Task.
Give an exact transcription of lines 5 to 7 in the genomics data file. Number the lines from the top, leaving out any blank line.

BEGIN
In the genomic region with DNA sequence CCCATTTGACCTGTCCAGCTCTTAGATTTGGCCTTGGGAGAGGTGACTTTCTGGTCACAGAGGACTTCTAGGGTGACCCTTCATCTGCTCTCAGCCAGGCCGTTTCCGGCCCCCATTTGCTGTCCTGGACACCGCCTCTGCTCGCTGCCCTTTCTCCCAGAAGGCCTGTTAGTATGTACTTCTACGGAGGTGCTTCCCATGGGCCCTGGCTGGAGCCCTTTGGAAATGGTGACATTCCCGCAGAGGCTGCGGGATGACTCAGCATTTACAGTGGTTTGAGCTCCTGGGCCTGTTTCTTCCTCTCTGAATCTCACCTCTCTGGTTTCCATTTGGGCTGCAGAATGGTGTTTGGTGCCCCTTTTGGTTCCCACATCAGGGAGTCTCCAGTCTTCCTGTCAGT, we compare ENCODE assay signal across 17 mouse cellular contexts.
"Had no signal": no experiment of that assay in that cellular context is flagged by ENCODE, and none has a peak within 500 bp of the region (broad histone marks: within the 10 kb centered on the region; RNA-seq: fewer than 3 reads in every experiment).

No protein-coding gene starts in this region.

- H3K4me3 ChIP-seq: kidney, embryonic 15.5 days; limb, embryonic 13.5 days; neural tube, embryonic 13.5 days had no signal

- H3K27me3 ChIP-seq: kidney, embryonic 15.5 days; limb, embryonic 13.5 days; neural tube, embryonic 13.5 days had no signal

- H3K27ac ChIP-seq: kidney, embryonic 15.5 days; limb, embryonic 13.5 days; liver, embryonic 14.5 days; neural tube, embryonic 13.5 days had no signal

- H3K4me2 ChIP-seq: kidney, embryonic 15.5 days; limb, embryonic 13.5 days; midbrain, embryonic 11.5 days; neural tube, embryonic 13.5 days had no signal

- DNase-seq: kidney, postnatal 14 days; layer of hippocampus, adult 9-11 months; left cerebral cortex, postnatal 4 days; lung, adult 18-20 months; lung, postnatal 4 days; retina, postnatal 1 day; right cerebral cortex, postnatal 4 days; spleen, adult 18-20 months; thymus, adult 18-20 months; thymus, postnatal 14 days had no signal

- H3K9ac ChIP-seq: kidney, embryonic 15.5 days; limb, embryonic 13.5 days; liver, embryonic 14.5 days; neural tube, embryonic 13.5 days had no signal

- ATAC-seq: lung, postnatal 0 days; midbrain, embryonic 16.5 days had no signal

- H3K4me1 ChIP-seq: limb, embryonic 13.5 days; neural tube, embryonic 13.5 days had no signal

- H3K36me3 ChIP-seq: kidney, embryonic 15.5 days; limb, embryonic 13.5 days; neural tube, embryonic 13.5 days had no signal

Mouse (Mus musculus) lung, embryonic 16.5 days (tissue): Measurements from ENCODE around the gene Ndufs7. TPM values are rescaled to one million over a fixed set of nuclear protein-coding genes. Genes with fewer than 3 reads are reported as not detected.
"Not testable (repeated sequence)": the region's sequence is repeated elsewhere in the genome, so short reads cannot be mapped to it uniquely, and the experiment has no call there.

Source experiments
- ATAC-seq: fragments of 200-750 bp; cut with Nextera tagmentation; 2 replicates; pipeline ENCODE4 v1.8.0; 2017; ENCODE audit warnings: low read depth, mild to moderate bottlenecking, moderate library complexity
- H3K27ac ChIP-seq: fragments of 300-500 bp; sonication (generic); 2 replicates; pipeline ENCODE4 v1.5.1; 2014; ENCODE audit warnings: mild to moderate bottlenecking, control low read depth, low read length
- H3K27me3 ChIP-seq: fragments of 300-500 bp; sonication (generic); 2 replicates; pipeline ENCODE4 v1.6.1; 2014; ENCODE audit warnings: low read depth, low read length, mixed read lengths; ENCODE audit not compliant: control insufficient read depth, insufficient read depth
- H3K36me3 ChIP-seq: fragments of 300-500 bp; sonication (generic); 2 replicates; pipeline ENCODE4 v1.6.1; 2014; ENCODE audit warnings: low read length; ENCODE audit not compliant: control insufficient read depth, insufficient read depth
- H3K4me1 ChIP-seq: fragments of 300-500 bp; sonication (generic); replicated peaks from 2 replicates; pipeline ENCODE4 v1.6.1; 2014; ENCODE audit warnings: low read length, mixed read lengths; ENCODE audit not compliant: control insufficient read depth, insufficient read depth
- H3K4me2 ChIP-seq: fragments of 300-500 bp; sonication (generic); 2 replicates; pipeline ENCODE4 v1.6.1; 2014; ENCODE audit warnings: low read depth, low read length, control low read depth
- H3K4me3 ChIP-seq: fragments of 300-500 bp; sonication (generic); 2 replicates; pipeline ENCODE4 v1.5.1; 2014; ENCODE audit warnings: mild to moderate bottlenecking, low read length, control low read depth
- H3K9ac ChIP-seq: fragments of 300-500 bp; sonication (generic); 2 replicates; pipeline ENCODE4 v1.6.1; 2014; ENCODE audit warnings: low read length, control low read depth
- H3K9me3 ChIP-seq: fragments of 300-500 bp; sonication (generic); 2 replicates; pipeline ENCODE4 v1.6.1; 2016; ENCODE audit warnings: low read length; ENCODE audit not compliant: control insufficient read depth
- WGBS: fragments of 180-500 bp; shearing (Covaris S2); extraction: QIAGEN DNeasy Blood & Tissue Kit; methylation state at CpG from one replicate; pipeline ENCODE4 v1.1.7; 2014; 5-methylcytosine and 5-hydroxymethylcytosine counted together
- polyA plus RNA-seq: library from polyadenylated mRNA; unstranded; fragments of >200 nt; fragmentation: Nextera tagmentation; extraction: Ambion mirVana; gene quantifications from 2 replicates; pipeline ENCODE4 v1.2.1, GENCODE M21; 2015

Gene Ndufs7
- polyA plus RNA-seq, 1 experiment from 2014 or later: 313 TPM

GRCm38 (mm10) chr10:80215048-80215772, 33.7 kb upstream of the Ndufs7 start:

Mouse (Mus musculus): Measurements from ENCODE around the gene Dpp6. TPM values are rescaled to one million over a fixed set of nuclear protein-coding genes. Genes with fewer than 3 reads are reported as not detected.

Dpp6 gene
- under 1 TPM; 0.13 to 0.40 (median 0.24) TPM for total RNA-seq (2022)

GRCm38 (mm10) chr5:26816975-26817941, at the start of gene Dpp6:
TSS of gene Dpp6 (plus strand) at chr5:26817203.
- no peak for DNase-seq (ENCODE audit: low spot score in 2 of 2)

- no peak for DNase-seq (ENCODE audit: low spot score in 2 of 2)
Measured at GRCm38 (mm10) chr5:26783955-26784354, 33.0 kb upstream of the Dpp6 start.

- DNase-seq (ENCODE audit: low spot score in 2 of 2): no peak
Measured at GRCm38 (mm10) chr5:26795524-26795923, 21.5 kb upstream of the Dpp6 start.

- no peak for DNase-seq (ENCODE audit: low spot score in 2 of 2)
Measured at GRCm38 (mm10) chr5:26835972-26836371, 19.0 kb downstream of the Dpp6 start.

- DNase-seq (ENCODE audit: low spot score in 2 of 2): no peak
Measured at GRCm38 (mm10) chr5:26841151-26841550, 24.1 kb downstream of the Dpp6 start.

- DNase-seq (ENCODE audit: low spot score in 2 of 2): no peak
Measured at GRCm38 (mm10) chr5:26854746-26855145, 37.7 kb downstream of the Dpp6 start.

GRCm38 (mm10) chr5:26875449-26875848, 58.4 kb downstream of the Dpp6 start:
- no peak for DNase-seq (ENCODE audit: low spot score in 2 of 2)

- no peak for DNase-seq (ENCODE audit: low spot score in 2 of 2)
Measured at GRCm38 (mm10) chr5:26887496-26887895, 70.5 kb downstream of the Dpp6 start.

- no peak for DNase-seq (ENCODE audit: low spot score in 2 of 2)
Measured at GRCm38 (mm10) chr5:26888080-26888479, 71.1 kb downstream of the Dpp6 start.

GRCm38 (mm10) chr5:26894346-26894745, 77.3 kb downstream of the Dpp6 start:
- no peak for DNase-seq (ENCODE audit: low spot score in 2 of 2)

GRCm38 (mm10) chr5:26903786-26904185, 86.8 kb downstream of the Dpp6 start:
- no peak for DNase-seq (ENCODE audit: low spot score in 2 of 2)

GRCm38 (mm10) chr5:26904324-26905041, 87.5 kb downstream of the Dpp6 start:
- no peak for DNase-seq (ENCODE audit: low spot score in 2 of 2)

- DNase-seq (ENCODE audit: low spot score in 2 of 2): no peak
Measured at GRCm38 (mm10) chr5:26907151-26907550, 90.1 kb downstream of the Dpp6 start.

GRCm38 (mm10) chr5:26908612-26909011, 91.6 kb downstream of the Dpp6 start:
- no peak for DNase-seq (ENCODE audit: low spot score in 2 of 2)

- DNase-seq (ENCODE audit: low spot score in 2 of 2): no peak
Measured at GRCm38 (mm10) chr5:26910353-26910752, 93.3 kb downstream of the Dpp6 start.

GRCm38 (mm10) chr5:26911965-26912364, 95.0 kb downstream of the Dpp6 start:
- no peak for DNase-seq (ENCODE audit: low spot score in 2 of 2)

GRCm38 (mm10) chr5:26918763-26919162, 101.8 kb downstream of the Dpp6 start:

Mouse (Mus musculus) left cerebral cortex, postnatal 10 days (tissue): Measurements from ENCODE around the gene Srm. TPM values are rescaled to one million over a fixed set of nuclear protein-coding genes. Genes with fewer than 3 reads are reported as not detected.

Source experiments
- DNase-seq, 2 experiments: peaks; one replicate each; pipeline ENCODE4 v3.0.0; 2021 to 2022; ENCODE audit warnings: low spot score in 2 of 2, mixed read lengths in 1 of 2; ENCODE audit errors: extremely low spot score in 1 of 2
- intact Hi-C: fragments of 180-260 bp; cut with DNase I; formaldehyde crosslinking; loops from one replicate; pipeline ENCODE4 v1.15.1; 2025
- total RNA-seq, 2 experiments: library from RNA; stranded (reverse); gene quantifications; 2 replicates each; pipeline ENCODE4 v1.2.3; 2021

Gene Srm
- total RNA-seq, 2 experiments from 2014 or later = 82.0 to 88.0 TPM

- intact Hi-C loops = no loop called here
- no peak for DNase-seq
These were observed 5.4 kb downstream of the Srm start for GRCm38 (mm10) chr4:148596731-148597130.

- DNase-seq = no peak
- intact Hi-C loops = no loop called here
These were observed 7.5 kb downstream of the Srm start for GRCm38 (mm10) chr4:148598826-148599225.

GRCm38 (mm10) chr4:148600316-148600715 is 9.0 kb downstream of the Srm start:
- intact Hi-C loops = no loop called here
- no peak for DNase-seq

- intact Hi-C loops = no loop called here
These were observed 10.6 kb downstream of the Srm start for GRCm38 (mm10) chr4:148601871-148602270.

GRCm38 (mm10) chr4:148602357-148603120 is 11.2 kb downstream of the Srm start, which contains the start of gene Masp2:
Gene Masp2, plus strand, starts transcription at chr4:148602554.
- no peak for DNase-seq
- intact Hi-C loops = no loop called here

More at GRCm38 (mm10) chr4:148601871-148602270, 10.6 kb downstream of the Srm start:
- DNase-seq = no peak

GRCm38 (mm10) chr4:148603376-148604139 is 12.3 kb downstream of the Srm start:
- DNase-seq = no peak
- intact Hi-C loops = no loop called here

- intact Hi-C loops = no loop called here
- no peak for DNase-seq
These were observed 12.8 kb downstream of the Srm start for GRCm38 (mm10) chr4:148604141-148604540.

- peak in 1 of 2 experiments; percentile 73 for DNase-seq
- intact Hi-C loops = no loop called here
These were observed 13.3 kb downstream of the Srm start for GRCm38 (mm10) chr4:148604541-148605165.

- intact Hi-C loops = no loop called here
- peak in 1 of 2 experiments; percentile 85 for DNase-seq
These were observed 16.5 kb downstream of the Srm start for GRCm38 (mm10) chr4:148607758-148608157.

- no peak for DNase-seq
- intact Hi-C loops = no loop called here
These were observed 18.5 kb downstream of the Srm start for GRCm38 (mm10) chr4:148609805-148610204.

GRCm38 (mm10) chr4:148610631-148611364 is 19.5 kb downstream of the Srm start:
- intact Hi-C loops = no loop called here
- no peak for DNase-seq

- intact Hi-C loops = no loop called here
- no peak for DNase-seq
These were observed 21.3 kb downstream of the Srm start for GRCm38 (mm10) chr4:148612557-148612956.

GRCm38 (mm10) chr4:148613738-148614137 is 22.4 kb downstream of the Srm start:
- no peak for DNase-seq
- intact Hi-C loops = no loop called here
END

- H3K27me3 ChIP-seq: kidney, embryonic 15.5 days; limb, embryonic 13.5 days; neural tube, embryonic 13.5 days had no signal

- H3K27ac ChIP-seq: kidney, embryonic 15.5 days; limb, embryonic 13.5 days; liver, embryonic 14.5 days; neural tube, embryonic 13.5 days had no signal

- H3K4me2 ChIP-seq: kidney, embryonic 15.5 days; limb, embryonic 13.5 days; midbrain, embryonic 11.5 days; neural tube, embryonic 13.5 days had no signal